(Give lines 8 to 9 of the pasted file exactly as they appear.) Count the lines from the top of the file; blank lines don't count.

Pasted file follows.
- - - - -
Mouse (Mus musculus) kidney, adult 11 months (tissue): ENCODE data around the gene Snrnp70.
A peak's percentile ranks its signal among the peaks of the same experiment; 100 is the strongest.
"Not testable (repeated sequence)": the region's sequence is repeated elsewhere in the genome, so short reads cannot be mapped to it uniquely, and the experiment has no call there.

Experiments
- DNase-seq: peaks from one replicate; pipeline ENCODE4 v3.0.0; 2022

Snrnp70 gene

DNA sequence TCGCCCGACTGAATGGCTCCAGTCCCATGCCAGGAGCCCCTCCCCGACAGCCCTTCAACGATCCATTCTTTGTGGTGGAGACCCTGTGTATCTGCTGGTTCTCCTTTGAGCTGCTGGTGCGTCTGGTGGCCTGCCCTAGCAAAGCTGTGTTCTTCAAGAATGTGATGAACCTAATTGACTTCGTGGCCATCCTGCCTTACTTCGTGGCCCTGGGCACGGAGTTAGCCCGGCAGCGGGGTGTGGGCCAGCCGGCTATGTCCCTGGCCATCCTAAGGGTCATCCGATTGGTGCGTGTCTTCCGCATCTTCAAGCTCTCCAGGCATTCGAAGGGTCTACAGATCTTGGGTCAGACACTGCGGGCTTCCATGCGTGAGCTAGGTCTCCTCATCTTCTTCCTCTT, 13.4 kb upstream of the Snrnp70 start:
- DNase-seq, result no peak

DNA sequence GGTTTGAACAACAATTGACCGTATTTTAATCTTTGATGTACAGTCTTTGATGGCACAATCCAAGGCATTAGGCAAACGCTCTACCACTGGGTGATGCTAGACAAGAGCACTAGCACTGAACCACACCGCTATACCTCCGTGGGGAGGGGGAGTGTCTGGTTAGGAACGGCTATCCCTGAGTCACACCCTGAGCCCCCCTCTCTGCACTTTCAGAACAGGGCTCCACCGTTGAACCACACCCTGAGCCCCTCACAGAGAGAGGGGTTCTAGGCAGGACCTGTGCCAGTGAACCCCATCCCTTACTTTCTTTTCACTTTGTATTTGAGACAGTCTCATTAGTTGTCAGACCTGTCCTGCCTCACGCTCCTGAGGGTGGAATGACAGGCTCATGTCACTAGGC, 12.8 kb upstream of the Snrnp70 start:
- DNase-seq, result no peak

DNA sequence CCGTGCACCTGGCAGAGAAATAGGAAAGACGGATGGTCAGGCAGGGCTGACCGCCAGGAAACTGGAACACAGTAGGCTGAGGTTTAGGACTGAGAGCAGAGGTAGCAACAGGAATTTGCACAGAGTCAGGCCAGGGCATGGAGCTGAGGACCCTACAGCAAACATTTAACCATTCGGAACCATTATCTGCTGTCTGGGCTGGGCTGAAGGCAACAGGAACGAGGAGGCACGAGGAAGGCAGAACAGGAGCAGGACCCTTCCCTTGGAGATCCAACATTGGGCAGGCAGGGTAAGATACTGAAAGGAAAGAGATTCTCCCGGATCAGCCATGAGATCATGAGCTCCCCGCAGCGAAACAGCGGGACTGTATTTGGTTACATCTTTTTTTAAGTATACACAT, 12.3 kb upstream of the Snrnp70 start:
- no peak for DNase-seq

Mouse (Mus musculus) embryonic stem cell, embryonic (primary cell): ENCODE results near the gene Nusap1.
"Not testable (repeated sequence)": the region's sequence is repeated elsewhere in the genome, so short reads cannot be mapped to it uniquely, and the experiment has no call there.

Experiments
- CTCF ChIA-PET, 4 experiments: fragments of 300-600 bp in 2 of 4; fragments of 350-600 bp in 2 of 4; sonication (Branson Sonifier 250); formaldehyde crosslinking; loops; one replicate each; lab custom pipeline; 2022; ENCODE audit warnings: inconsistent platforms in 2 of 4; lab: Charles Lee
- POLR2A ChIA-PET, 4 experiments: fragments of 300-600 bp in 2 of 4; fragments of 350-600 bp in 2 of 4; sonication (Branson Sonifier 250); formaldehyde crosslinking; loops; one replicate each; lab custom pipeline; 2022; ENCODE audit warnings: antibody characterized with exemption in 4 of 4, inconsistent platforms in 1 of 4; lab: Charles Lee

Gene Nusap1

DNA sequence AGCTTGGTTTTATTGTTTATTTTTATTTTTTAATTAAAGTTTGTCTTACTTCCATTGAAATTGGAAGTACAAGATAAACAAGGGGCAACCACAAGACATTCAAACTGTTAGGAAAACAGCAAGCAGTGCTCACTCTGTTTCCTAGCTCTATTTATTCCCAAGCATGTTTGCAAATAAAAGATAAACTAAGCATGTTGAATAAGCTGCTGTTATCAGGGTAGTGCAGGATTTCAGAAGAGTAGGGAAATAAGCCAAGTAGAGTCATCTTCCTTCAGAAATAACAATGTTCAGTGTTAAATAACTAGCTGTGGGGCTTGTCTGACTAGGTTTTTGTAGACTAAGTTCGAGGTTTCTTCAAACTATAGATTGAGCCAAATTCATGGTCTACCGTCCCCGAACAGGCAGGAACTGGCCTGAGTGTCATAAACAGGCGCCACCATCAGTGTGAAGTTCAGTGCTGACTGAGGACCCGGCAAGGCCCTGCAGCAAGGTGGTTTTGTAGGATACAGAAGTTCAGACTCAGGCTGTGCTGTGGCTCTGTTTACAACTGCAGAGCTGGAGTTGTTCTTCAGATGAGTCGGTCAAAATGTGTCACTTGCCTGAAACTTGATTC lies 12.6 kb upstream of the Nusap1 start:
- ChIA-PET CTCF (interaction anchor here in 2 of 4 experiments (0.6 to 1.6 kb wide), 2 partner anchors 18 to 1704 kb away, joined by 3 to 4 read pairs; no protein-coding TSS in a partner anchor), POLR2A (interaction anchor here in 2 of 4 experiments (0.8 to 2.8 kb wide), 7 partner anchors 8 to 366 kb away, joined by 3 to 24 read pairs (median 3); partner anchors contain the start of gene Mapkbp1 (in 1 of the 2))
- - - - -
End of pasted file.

- DNase-seq, result no peak

DNA sequence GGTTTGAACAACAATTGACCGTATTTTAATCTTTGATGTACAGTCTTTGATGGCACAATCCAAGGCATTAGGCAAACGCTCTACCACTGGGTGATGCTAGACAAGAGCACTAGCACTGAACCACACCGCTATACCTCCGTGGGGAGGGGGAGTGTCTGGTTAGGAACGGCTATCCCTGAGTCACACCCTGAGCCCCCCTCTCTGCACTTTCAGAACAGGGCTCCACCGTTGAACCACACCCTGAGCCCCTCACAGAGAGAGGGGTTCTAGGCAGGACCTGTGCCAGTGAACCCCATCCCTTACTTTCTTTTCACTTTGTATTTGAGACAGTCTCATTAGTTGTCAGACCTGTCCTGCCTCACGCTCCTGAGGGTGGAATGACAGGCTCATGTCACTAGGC, 12.8 kb upstream of the Snrnp70 start: